The decisions did not go down well in Beijing. In the wake of May’s decision, Chinese Ambassador to the UK Liu Xiaoming warned, “the China-UK relationship is at a crucial historical juncture.  Mutual trust should be treasured even more.”  The situation has not been helped by the fact that a trusted advisor of the new Prime Minister who has her close ear is an ardent Sinophobe who wrote a scathing diatribe against China last October accusing the previous government of selling out Britain’s national security.  On top of that, the US Justice Department charged an American national working for CGNPC of illegally developing and producing special nuclear material in China.

In a bid to appease the Chinese, Ms May sent a high-ranking Foreign Office official to reassure Chinese Foreign Minister Wang Yi that Britain attached utmost importance to Sino-British cooperation.  Ms May also made a personal appeal to Chinese President Xi Jinping and Premier Li Keqiang in the form a letter.  Currently on her first trip to Beijing as Prime Minister for the G20 Summit, she’s seeking to comfort the Chinese that despite the Hinkley delay, Britain wants to solidify ties that are wide-ranging and multi-faceted.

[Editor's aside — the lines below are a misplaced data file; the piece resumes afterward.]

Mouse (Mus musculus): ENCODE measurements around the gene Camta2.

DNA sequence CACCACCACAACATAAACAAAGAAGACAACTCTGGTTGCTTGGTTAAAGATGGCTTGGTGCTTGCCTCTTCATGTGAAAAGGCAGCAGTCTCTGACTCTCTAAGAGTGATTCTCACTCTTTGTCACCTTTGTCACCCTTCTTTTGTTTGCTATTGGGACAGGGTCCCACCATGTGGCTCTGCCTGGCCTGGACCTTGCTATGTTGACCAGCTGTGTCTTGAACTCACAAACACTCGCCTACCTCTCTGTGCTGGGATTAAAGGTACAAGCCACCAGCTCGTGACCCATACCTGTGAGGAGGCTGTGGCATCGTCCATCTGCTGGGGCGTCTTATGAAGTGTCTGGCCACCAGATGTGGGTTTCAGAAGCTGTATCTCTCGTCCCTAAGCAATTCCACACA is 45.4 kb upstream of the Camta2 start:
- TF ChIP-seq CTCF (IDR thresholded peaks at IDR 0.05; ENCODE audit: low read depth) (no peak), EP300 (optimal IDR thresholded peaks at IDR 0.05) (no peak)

In blocking the Ausgrid deal, the Australian authorities had expressed concerns that the main electricity network serving 1.6 million homes and businesses in Sydney and beyond in New South Wales, the country’s largest state with 7.5 million inhabitants, could be compromised in times of crisis. Although Scott Morrison, Australia’s Treasurer, declined to comment on specific national security risks the sale posed, sources cited dangers of Chinese cyberattacks and electronic espionage.  Not surprisingly, xenophobic Senators in the governing coalition pointed to SOEs, the SCS dispute, and the nature of the Chinese government as key red flags.